It is not known for certain which of these early transports carried the Burkhalter family. Numerous records state that the family arrived in 1735, but there were 3 transports that arrived in GA that year. Unfortunately, the Burkhalter family is not included in any of the surviving lists of passengers. Because the Burkhalter family paid their own way to Georgia, they were not indentured servants and could immediately begin building a new life for themselves. When German-speaking immigrants arrived in British Georgia, the authorities sometimes incorrectly identified them. Burkhalter is variously referred to as a Salzburger, German, or a Swiss. However, he was really Swiss.

This Swiss family proved to be excellent farmers. In 1738, William Byrd described the area and people, writing, "Burgholder, Holstatler, Houlster, and Dester are all industrious and laborious men." (SalzSaga, 83)

Most of the Swiss and German immigrants were placed in the villages of Ebenezer and Purysburg. Ebenezer was located a few miles northwest of Savannah while Purysburg (Purisburg) was established on the South Carolina shore of the Savannah River nearly opposite Ebenezer. But our Burkhalter family settled in the village of Hampstead which was founded about 4 miles southwest of Savannah and was "peopled by twelve families." In 1736, a visitor described the village thus, "These settlers were engaged in gardening, and their principal business was to supply the inhabitants of Savannah with vegetables." The visitor added that the town was very "pretty" and that "the planters are very forward, having built neat huts and clear'd and planted a great deal of land." (C. Jones, 248)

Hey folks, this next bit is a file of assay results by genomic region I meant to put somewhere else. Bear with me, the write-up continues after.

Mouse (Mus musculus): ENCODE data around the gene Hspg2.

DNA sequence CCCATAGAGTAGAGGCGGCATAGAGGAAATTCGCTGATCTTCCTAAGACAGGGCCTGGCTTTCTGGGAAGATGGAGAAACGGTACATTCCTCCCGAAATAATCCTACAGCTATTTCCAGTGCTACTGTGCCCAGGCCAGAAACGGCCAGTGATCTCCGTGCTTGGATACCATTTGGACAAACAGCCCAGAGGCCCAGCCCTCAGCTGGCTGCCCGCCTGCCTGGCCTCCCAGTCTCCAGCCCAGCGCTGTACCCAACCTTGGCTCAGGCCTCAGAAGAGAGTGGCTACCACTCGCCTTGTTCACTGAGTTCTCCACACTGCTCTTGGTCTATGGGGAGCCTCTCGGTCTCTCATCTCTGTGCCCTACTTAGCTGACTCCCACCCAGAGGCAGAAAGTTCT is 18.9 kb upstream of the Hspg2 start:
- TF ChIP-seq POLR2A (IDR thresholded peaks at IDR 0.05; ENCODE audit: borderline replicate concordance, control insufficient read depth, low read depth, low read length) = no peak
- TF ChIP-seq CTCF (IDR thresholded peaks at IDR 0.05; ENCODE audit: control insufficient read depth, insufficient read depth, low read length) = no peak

In Oct 1741, Michael received a grant of 500 acres near Hampstead GA. His petition states, "At a Meeting of the president and Assistant for the County of Savannah, Oct the 16th 1741. Michael Bourghalter of Hampstead having requested that a Grant of 500 acres of land may be made to him, for benefit of himself and his numerous family (which consists of 5 sons and 2 daughters, one of which is likewise married) he intending immediately to raise a build a water mill for grinding corn, there being a proper run of water within the said 500 acres whereon he may erect the same, and we knowing the said Michael Bourghalter to have a good genius for such undertaking and withal having approved himself to be a very industrious man; we have thought proper to comply with his request so far as in us lies, by allowing him to make a beginning thereon, without any further loss of time, not doubting but the trust upon the same being duly represented, will order such a grant to be made; his intention and design being to make a division of the aforesaid land in such proportion amongst his sons and daughters that the good and bad land may be divided amoungst them so, as he the said Bourghalter shall see meet: This land he now desires lying by computation two miles or upwards south east from Hampstead, where he and his family have for 5 years past well cultivated and improved two fifty acres lots which they never design to forsake or cast away." (CR 6)